Gross motor skills involve movements of the large muscles of the arms, legs, and torso.
Kids rely on gross motor skills for everyday activities at school, at home and in the community.
Kids who struggle with gross motor skills have trouble doing whole-body movements like climbing and jumping jacks.
Does your child struggle with activities that involve large movements, like throwing a ball or skipping? If so, you may have heard that your child has trouble with gross motor skills. But what exactly are those skills?
Gross motor skills are abilities that allow people to do things that involve using the large muscles in the torso, arms, and legs to complete whole-body movements. That includes activities like climbing and jumping jacks. Kids rely on these skills to have successful experiences at school, on the playground, and in the community.
Learn more about gross motor skills and how difficulties with them can impact kids.
What are gross motor skills?
We use gross motor skills to do everyday things that involve our large muscles, from exercising to raking leaves. Most people use these skills easily and automatically. But gross motor skills are more complex than you might think.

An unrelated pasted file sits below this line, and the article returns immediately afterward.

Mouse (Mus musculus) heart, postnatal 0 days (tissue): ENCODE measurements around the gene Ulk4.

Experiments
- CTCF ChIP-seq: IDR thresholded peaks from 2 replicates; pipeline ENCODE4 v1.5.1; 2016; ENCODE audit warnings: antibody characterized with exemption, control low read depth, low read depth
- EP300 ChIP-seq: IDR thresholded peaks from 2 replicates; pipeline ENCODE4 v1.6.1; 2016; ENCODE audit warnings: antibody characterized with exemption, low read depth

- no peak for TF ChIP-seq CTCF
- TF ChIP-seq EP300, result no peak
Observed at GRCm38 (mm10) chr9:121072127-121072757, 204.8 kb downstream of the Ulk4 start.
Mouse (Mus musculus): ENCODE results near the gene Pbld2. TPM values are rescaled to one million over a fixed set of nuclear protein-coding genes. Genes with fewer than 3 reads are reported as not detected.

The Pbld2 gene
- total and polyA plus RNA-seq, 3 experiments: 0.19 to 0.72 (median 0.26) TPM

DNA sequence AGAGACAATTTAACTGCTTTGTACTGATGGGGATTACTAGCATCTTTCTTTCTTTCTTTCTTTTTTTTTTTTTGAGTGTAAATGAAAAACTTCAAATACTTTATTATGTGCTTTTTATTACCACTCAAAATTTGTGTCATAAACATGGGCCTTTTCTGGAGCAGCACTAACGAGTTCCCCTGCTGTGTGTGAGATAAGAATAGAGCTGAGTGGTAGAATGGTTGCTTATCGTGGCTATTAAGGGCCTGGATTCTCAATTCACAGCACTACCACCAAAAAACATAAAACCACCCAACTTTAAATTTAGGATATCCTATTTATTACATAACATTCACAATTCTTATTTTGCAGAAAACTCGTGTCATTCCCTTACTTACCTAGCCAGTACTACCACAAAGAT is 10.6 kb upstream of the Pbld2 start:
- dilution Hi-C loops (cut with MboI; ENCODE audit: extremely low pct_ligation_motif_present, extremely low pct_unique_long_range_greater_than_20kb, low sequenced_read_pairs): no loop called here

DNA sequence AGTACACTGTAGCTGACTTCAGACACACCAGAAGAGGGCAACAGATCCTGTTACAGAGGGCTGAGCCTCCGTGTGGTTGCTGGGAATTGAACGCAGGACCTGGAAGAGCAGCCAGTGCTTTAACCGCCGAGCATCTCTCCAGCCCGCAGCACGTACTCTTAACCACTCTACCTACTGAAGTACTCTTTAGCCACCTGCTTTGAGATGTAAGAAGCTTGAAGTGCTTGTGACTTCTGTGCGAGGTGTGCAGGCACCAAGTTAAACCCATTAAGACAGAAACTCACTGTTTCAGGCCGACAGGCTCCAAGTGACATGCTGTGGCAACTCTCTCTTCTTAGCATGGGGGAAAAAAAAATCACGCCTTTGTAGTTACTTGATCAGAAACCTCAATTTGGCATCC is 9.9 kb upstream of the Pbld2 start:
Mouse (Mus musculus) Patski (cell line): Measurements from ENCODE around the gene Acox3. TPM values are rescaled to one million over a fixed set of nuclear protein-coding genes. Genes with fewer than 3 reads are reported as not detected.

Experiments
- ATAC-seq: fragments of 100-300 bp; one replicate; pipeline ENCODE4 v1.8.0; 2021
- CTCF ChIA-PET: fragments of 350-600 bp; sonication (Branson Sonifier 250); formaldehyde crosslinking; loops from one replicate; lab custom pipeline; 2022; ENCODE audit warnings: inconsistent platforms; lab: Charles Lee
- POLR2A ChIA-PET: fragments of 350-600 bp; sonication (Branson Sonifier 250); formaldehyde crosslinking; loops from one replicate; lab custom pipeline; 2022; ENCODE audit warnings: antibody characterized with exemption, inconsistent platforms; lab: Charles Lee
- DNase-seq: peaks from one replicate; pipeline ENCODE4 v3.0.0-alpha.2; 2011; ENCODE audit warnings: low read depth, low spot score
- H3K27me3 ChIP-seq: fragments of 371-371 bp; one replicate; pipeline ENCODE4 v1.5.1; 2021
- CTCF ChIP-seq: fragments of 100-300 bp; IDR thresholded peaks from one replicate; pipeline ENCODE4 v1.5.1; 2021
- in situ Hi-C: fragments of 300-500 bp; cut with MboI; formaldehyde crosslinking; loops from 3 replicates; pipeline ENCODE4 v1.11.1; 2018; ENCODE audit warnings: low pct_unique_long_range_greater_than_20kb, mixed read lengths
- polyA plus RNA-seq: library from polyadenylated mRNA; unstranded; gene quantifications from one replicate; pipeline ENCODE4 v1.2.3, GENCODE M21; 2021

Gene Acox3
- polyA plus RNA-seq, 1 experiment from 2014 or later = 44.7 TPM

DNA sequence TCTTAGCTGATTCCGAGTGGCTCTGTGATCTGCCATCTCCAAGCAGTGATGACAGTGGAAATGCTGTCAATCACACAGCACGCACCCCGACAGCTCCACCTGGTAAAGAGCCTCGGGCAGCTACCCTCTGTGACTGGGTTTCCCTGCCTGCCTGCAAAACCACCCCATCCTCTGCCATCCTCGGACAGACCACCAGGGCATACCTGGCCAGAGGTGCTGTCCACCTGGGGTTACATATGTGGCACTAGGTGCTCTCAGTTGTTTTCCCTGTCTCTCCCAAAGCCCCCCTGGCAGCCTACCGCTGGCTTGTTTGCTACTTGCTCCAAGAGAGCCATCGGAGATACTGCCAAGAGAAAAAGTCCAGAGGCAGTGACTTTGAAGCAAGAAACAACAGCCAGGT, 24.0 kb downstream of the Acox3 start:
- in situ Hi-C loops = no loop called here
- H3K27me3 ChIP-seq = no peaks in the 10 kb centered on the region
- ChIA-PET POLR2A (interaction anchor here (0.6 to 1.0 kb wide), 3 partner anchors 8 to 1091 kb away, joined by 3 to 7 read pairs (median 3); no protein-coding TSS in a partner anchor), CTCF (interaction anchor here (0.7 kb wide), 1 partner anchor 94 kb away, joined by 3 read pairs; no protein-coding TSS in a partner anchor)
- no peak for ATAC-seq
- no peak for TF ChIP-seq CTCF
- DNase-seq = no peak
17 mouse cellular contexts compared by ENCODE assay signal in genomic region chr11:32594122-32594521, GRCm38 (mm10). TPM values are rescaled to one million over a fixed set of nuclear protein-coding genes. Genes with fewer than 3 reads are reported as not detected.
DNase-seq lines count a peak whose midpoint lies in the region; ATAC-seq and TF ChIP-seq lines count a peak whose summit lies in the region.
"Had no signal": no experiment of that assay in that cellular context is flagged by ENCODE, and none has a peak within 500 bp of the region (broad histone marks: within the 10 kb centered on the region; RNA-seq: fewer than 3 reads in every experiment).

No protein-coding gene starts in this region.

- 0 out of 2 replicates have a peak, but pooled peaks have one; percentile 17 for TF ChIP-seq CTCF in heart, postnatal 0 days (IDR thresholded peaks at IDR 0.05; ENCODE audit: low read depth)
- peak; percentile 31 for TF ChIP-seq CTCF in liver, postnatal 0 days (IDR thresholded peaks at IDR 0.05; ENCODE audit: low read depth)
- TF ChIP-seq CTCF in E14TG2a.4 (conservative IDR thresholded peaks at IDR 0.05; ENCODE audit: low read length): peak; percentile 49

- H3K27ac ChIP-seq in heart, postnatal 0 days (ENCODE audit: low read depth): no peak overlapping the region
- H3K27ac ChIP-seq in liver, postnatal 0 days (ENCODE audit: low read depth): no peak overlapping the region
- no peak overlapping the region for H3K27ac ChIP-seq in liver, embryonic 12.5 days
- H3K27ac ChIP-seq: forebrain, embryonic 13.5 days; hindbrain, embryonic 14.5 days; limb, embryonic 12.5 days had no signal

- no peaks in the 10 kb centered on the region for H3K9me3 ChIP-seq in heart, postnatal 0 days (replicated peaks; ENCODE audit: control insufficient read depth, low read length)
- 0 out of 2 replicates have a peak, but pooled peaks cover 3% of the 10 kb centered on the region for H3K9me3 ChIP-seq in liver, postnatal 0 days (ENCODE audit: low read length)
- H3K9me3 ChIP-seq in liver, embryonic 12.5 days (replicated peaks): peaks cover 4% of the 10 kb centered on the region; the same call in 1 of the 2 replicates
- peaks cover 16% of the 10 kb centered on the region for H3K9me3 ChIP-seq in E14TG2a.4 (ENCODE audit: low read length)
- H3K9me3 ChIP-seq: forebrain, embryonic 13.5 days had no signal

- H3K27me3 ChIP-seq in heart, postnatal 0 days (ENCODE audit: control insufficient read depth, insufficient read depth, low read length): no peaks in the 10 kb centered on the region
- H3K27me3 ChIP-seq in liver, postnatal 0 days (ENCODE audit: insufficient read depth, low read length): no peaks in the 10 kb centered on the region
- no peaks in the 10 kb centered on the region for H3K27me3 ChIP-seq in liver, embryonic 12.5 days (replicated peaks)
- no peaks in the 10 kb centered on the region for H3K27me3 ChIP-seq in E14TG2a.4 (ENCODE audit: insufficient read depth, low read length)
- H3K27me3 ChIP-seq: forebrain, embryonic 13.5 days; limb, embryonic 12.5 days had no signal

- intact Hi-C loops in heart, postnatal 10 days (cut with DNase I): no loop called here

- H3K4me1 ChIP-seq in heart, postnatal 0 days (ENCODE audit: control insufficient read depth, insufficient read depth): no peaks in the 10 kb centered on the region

These skills involve the coordination of the muscles and the neurological system. They impact balance and coordination. They also form the basis for fine motor skills that help us make small movements.
Gross motor skills are related to other abilities. These include:
All of these abilities help kids participate successfully in activities at school, at home, and in the community. Imagine what gym class, recess or playdates are like for a child with weak gross motor skills. These challenges can impact a child’s self-esteem and social life.
Trouble with gross motor skills
Kids achieve different gross motor milestones over time. For instance, at age 3 or 4, kids are typically able to jump with two feet. By 7 or 8, they can typically ride a bike without training wheels.
If your child regularly misses these milestones, or seems to struggle with motor activities for a long time, it might be a sign of a condition called developmental coordination disorder (DCD). (Some people may use the term dyspraxia instead.)
Talk to your child’s doctor if you have concerns about your child’s motor skills. You can talk to the school about getting related services like physical therapy or occupational therapy (OT) for your child. (You can also pay for these therapies privately or use private health insurance for additional services.)
Building gross motor skills at home
Your child might be able to get help at school to work on movement issues. But there are also things you can do at home to improve your child’s gross motor skills.